Vaccination views and the news

by David Bruce


Vaccination image

Debate concerning the virtues of compulsory vaccinations for infants and young children has been a hot topic in the Australian news media for some time. Whether dialogue is taking place on talk back radio, through online forums, in print or featured in televised programs, advocates from both sides of the debate do their best to convince the public their position is in the better interests of children everywhere.


Last month Newspoll set out to examine this issue more closely by; (a) measuring community support for vaccinations around the nation, and (b) investigating the level of influence the news media has in shaping individual opinions. The study, of n=1207 Australian adults aged 18-64, yielded some interesting insights.


While approximately nine in ten Australians are in favour of vaccinations for infants and young children, support is not universal – particularly among adults aged 18 to 34. And while half of all respondents recalled seeing or hearing something in the news media on this issue, messages recalled tended to reinforce, rather than influence, pre-existing viewpoints. Of course, there were some notable exceptions, particularly among Australians who remain undecided on the vaccination issue.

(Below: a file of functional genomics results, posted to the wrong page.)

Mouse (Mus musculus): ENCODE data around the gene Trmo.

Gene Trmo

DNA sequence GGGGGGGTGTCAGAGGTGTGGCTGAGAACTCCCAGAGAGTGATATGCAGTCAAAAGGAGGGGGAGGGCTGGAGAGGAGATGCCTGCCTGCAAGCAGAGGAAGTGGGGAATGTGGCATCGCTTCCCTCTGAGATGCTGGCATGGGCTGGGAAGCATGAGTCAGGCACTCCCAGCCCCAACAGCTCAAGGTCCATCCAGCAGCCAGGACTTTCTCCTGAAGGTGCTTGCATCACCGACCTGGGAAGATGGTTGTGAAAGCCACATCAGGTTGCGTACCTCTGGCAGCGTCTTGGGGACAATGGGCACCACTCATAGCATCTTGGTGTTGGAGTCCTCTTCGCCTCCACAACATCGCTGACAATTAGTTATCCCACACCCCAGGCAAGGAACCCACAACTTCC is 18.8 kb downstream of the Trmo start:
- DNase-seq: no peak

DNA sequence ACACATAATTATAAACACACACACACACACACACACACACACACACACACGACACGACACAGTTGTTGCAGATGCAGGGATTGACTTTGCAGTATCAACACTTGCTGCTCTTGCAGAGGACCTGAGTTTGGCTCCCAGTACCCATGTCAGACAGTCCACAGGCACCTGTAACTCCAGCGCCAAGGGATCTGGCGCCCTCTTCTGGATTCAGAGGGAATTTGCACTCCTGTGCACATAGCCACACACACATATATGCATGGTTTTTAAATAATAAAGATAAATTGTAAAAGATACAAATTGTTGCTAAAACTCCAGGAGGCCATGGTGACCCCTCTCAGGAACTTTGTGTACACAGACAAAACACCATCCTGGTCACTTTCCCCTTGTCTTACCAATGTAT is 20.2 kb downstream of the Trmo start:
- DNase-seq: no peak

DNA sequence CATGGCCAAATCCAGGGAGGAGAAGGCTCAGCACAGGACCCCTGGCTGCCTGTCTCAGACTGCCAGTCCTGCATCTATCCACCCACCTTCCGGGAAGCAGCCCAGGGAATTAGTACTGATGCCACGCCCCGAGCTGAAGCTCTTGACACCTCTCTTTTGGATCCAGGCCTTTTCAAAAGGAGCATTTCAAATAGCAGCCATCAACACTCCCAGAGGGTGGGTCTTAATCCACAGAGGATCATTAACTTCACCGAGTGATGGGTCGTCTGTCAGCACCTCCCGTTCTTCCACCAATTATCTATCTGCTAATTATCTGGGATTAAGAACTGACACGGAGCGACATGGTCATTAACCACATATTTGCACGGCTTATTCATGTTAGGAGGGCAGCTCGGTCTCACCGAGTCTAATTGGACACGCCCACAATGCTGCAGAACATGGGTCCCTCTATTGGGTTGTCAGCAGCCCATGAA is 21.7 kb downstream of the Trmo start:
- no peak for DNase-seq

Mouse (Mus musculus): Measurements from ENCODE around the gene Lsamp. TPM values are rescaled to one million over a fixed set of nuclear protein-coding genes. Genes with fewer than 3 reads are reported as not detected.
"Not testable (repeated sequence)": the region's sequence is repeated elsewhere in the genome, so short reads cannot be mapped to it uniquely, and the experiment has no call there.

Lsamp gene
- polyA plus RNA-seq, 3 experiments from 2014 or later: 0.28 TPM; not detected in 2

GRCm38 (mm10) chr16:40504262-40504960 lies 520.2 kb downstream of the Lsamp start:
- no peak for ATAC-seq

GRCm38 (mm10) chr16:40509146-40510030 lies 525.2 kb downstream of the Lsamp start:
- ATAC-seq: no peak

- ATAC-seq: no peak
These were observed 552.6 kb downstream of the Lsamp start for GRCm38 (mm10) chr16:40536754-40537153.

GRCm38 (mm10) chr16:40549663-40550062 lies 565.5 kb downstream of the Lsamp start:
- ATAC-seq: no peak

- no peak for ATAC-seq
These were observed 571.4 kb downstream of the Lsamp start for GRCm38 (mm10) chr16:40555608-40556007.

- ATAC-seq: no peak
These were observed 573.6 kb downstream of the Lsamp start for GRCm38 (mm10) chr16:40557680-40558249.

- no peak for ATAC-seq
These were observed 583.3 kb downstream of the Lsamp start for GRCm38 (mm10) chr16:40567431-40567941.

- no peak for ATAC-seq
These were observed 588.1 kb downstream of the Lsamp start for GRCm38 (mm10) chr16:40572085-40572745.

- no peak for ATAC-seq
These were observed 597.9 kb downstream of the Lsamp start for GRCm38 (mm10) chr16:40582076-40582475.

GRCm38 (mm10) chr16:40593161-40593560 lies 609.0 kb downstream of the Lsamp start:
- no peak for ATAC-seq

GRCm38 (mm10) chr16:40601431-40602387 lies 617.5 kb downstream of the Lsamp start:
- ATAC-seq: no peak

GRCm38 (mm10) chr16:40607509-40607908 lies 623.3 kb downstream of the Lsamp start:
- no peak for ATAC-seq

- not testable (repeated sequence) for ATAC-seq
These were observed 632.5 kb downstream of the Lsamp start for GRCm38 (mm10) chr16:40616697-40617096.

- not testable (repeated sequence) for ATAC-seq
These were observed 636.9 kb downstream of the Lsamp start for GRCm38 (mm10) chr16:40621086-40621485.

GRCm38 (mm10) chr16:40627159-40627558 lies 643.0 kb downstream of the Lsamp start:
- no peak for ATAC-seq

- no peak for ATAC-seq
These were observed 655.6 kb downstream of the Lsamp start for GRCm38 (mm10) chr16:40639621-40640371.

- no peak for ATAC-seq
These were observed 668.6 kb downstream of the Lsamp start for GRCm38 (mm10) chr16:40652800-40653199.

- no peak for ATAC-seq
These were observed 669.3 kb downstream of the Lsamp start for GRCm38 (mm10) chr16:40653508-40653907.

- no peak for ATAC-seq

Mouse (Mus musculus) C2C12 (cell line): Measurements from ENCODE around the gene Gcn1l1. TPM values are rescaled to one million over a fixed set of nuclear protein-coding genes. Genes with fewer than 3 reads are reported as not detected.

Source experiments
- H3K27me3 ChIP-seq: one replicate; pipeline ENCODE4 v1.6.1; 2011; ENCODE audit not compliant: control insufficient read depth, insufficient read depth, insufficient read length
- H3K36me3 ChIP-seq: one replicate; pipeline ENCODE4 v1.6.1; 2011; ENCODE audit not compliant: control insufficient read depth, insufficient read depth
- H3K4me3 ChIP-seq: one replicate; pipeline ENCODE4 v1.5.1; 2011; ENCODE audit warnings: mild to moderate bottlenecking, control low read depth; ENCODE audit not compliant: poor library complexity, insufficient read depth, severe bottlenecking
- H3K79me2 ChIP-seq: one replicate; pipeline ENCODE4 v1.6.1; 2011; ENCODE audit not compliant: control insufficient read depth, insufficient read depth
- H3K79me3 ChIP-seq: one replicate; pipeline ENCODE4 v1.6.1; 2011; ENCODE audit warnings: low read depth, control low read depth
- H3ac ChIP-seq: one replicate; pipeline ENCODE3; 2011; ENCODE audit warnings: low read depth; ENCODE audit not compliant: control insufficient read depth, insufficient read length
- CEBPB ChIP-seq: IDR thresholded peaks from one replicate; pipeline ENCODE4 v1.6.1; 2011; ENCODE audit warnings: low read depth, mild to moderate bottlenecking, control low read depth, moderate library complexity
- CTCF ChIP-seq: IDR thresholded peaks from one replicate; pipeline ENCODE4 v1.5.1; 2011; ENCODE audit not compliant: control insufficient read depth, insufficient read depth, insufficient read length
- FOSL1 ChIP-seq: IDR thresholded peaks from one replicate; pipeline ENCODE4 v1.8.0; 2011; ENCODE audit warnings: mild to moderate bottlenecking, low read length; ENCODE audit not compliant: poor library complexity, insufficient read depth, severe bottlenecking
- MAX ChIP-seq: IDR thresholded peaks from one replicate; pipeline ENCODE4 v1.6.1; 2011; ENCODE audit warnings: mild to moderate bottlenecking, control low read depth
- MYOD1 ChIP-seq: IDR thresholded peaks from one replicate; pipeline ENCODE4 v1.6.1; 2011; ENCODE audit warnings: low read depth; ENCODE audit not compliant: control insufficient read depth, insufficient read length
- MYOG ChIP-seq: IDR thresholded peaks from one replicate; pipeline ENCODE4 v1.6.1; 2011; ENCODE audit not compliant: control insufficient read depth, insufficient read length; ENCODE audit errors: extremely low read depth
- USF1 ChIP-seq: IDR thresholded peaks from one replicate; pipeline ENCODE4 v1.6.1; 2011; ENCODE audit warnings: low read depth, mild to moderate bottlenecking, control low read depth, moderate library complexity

The full report is available here.


Note By its nature online panel based research can provide indicative information about the Australian population – but is not suitable for highly accurate and dependable measurement. This study was conducted as an initial investigation of a topic of interest to us and our clients, utilising a suitable space that was available in our online omnibus program. If this study was to be commissioned by a client, we would recommend it be conducted in our flagship weekly Telephone Omnibus.

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